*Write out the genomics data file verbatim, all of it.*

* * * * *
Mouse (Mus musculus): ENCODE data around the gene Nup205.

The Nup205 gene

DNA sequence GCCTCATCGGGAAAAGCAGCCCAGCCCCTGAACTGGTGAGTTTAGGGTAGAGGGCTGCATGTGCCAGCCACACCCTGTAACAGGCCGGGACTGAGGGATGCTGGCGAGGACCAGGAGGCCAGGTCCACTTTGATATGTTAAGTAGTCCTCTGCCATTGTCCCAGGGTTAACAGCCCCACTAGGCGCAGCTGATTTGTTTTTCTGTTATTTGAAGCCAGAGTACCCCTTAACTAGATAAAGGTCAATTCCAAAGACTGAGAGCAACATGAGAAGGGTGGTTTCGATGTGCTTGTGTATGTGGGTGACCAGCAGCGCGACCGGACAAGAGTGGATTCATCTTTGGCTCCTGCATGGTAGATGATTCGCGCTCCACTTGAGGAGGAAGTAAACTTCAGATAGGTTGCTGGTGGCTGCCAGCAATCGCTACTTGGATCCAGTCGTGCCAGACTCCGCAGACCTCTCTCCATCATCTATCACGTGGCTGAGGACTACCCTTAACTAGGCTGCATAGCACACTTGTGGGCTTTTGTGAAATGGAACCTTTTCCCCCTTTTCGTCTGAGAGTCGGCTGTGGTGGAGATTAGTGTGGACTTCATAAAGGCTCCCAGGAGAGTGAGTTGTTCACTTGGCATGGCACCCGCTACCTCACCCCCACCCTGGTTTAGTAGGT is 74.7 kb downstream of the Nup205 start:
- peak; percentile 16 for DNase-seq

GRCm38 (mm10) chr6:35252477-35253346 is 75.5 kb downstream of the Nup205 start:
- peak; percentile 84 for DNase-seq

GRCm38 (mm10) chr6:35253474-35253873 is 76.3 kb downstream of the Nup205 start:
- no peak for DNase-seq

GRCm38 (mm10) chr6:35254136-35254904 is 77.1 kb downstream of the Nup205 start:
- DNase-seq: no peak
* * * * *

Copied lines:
Mouse (Mus musculus): ENCODE data around the gene Nup205.

The Nup205 gene

DNA sequence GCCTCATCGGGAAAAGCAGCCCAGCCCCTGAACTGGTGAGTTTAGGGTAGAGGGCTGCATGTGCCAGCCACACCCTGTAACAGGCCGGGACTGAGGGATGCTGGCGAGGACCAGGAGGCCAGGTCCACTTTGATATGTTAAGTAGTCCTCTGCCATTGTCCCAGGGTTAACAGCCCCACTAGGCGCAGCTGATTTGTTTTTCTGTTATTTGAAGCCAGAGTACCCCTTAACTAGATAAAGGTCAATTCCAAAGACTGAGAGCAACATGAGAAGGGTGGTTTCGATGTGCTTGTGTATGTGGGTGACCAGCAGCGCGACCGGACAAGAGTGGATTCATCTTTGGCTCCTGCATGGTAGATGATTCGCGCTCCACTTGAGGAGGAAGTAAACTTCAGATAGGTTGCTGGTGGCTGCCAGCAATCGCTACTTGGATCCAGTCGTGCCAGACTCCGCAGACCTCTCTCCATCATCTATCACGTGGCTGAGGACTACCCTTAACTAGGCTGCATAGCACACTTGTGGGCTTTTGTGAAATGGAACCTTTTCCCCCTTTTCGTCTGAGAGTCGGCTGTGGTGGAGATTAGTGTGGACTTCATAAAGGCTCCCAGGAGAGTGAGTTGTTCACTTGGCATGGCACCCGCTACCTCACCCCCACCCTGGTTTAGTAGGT is 74.7 kb downstream of the Nup205 start:
- peak; percentile 16 for DNase-seq

GRCm38 (mm10) chr6:35252477-35253346 is 75.5 kb downstream of the Nup205 start:
- peak; percentile 84 for DNase-seq

GRCm38 (mm10) chr6:35253474-35253873 is 76.3 kb downstream of the Nup205 start:
- no peak for DNase-seq

GRCm38 (mm10) chr6:35254136-35254904 is 77.1 kb downstream of the Nup205 start:
- DNase-seq: no peak